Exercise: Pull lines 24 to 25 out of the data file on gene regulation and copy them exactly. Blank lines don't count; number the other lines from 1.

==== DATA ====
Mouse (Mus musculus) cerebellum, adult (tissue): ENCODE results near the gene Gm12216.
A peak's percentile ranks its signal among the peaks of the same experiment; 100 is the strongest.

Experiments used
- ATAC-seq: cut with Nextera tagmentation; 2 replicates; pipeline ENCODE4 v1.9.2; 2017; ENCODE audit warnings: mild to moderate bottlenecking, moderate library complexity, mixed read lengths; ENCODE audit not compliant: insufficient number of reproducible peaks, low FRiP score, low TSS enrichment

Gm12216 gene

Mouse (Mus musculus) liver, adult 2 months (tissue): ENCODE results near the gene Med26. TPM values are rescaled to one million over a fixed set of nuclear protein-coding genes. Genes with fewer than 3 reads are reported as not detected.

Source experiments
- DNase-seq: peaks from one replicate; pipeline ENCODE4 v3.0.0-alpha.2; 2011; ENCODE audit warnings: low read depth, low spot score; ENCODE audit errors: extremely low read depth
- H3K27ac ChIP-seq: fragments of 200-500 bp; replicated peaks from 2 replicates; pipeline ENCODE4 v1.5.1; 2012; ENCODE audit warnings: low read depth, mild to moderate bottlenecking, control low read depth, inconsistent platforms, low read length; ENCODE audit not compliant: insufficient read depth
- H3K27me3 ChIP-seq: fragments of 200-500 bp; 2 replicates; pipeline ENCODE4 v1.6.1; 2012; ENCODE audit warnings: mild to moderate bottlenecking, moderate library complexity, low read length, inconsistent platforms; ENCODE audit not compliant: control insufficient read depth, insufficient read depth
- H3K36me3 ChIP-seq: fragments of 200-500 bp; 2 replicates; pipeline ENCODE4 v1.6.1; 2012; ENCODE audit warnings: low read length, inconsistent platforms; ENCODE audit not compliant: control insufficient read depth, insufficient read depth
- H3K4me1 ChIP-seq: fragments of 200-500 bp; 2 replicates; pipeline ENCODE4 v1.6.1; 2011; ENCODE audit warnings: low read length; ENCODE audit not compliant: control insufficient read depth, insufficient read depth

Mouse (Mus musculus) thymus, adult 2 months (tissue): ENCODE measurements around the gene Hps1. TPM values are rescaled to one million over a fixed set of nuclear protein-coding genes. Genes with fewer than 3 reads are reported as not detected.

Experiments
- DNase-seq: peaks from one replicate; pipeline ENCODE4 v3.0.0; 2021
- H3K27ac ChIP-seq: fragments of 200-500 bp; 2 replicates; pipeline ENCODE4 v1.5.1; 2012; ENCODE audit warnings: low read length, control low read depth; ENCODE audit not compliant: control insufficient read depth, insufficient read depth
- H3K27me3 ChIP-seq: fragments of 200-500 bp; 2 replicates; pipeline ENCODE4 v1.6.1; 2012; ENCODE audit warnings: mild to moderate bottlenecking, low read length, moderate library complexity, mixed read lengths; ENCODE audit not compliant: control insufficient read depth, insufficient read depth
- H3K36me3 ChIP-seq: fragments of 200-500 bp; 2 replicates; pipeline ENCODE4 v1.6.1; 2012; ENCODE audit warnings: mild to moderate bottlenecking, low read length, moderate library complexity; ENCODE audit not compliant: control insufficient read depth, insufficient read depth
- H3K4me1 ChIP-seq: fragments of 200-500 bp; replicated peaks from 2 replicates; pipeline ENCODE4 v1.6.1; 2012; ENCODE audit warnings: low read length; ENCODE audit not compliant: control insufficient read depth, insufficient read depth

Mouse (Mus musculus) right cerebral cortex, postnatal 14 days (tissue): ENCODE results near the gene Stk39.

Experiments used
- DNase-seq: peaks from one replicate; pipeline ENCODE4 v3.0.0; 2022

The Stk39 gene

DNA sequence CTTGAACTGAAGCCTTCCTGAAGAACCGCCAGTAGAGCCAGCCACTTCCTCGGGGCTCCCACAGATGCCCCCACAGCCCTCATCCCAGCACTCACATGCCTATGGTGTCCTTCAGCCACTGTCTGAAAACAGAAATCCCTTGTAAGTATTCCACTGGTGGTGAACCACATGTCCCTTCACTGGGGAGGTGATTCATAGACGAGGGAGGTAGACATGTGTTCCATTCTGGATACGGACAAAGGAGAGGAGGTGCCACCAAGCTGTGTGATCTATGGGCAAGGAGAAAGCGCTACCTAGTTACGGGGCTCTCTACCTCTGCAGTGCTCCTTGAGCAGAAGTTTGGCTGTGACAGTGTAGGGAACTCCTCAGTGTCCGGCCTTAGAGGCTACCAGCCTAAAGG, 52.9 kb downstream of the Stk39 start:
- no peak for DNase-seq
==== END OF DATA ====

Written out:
DNA sequence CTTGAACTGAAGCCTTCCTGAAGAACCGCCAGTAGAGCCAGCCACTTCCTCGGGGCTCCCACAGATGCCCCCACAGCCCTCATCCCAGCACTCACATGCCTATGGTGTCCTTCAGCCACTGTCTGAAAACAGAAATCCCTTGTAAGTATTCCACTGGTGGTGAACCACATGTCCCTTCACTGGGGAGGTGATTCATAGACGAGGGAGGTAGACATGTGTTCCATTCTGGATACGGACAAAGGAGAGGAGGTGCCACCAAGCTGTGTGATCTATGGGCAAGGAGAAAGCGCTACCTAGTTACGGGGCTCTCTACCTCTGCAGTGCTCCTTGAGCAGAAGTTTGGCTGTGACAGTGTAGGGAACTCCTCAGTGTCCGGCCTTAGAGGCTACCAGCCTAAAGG, 52.9 kb downstream of the Stk39 start:
- no peak for DNase-seq